They collect taxes. They borrow money. They pay interest on their loans. They spend money on public improvements to entice businesses to locate in specific areas.
And they may have the most bureaucratic of names ever coined: tax increment financing authorities.
In Michigan’s capital city, a TIFA allowed the city to bulldoze porn shops, build a convention center, erect a handsome ballpark for the Lansing Lugnuts and refurbish a dowdy downtown. Just this month, a TIFA in Grand Rapids issued a $100,000 grant for a study on how to restore the rapids in the Grand River that gave Michigan's second-largest city its name.
There are hundreds of such units across Michigan, many with their own local tales of success. They are operated largely out of public’s attention, but wield the taxpayers’ backing to cover their financial calls.
And, thanks in no small part to Michigan’s property value fall of the last decade, TIFAs are running into financial trouble, and casting an eye toward taxpayers for help.
In Lansing, the city’s already stretched general fund might have to make a bond payment of as much as $2 million in the fiscal year starting July 1, 2013, because Lansing’s TIFA is short of cash.
An audit of Lansing’s TIFA for the fiscal year ending June 30, 2011 showed a deficit (assets minus liabilities) of $34.3 million, including long-term debt of $25.3 million.
A Bridge review of a handful of those local audits from 2011 found that downtown development authorities and other types of tax increment financing authorities in Battle Creek, Detroit, Lansing and Pontiac were carrying a combined $178.6 million in long-term debt.
That debt requires annual bond payments over the next 20 to 30 years, payments that are guaranteed by the full
How tax increment
faith and credit of local units of government that already are struggling to provide basic services to residents.
Several specialists in local government finance say taxpayers could be on the hook for hundreds of millions of dollars in bond payments that local tax increment financing authorities are struggling to pay.
But no one knows for sure because state officials don’t analyze the audit reports that the approximately 1,300 local tax increment financing authorities file annually with the Treasury Department.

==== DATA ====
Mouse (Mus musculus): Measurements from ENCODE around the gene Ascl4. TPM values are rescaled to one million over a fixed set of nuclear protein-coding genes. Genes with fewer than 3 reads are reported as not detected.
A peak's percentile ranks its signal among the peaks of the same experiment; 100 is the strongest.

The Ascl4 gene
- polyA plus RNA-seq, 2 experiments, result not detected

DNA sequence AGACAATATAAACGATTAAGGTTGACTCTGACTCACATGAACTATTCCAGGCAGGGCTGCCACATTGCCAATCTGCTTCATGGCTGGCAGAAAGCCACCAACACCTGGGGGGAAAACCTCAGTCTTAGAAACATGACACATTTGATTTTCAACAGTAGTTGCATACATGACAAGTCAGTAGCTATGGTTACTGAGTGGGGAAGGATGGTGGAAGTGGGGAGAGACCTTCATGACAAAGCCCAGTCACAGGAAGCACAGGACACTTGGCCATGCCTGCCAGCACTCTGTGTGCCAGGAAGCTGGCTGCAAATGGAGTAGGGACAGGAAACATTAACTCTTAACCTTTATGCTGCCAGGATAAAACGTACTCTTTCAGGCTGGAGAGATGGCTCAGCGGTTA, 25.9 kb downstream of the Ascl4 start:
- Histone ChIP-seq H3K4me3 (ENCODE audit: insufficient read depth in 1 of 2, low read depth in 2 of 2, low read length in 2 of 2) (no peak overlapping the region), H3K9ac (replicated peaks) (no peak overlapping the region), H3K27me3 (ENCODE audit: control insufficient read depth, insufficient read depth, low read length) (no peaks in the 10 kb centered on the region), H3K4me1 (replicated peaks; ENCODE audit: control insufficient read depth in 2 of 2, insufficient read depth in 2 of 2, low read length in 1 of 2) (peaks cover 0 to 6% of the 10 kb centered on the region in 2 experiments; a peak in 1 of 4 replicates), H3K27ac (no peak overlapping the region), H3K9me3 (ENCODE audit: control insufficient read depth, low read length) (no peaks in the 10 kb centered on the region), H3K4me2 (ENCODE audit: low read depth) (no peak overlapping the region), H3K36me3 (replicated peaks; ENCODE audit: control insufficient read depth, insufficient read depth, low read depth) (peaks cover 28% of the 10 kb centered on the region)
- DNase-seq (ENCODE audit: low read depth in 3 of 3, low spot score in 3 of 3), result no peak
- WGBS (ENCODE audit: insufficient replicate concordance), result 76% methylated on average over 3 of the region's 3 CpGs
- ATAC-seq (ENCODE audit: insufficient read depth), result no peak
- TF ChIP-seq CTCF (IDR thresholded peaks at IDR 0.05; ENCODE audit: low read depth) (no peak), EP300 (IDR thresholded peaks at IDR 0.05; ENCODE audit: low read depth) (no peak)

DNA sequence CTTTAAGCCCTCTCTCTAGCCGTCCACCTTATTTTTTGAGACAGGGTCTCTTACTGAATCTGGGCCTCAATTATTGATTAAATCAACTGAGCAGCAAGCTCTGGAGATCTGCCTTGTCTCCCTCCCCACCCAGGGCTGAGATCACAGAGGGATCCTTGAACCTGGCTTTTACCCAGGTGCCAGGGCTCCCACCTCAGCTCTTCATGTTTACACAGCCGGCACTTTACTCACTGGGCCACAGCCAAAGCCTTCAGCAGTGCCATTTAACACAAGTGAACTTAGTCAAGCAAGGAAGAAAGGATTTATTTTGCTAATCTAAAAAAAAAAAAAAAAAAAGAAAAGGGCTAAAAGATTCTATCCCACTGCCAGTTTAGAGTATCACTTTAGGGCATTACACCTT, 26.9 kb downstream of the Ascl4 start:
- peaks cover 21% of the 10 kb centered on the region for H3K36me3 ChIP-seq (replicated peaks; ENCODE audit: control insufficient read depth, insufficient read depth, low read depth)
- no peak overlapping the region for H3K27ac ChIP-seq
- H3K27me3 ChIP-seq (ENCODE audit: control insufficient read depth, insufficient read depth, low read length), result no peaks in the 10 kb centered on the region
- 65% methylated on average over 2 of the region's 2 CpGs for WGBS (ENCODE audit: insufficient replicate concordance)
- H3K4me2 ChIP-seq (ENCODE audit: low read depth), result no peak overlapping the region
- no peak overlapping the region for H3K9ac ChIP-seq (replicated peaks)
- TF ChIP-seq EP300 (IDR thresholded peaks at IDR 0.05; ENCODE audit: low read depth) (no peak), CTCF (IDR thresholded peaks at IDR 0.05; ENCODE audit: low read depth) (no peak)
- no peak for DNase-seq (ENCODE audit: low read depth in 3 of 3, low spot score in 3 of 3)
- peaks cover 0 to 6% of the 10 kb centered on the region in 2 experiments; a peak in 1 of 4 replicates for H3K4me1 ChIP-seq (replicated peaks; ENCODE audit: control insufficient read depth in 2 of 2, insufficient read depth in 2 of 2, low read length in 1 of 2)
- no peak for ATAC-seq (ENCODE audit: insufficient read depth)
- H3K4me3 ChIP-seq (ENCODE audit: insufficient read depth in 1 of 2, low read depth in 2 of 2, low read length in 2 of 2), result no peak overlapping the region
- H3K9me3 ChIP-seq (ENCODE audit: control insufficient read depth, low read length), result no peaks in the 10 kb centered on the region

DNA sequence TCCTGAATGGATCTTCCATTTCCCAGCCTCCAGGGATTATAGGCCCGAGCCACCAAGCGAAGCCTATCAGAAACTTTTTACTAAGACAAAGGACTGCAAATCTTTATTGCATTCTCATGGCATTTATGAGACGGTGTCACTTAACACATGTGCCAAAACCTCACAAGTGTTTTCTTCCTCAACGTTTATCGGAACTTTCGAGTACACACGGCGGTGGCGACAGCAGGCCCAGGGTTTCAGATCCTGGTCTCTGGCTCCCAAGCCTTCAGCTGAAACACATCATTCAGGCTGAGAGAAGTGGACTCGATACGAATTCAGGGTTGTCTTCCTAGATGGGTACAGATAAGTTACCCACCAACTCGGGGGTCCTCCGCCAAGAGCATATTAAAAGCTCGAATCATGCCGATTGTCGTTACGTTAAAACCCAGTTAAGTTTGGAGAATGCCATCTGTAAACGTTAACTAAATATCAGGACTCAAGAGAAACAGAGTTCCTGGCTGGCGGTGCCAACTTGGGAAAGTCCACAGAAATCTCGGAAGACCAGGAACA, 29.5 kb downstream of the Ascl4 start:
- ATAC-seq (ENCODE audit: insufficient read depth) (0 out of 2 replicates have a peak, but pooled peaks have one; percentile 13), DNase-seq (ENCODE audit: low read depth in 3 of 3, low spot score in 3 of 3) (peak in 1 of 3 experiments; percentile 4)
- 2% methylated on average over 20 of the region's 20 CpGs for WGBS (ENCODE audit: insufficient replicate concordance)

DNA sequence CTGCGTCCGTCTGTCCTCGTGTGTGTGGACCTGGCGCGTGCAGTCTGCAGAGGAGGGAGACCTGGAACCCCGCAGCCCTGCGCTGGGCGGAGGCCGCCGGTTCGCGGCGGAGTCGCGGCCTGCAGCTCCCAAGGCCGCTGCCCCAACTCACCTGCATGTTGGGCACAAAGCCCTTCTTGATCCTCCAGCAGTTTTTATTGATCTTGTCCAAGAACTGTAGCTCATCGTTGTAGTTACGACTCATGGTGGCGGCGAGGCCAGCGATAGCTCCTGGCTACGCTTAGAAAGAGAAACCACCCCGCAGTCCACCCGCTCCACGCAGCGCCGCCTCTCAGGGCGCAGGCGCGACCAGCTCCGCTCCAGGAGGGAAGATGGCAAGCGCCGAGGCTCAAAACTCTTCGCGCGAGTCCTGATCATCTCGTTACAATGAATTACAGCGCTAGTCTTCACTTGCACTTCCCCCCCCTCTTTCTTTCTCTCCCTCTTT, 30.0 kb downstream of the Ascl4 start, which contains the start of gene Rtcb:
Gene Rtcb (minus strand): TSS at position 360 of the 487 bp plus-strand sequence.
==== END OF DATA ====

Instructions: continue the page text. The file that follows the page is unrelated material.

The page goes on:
"The data is not aggregated. Nobody really tracks it," said Eric Scorsone, a former senior economist at the state Senate Fiscal Agency. "It’s completely unclear at this point how effective these things are."
Property values go up, go down
Tax increment financing has been used for decades by local governments to promote downtown development, rehabilitate blighted neighborhoods, attract high-tech companies and pursue other projects.
"There’s been a remarkable amount of downtown development because of our tax increment finance authority," said Robert Trezise, president of the Lansing Economic Area Partnership and the former head of the Lansing Economic Development Corp.
"Lansing is not unique (with its financial challenge)," Trezise said. "This is literally a result of the worldwide economic collapse. The value of our commercial property fell 33 percent in 2011. You can’t recover from that."
"I'm all for finding new ways to spur investment in our central cities – especially as a downtown Lansing resident," countered Lansingite Graham Davis. "However, I'm concerned about how the city's TIF district shortfall will play out. We need to find new ways to encourage growth in downtowns like Lansing that don't decimate the city's budget long-term. I'd rather pay slightly more in taxes and have the city continue to aggressively pursue brownfield redevelopment efforts than see the city's progress stymied for decades while we pay off the TIF."
Between 2007 and 2011, Michigan property values dropped $180 billion, when adjusted for inflation, a Bridge analysis found. The city of Lansing dropped from $5.75 billion in 2007 to $4.23 billion in 2011, a nearly 27 percent fall.
Trouble for number of cities
Battle Creek’s downtown development authority, which uses TIFA financing, had a deficit of $40.2 million, including long-term debt of $43.4 million, according to an audit of its operations for the fiscal year ending June 30, 2011.
Types of tax increment
Detroit’s Local Development Finance Authority, which helped finance construction of Chrysler’s Jefferson North assembly plant and other projects, had a deficit of $30.4 million last year and long-term debt obligations of $58 million.
Pontiac’s TIFA had a deficit of $48 million and long-term debt obligations of $51.3 million.
Not all are struggling. Grand Rapids’ TIFA, which captures taxes to aid development in several parts of the city, ended its 2011 fiscal year with a fund balance of $1.4 million and long-term debt of $820,000.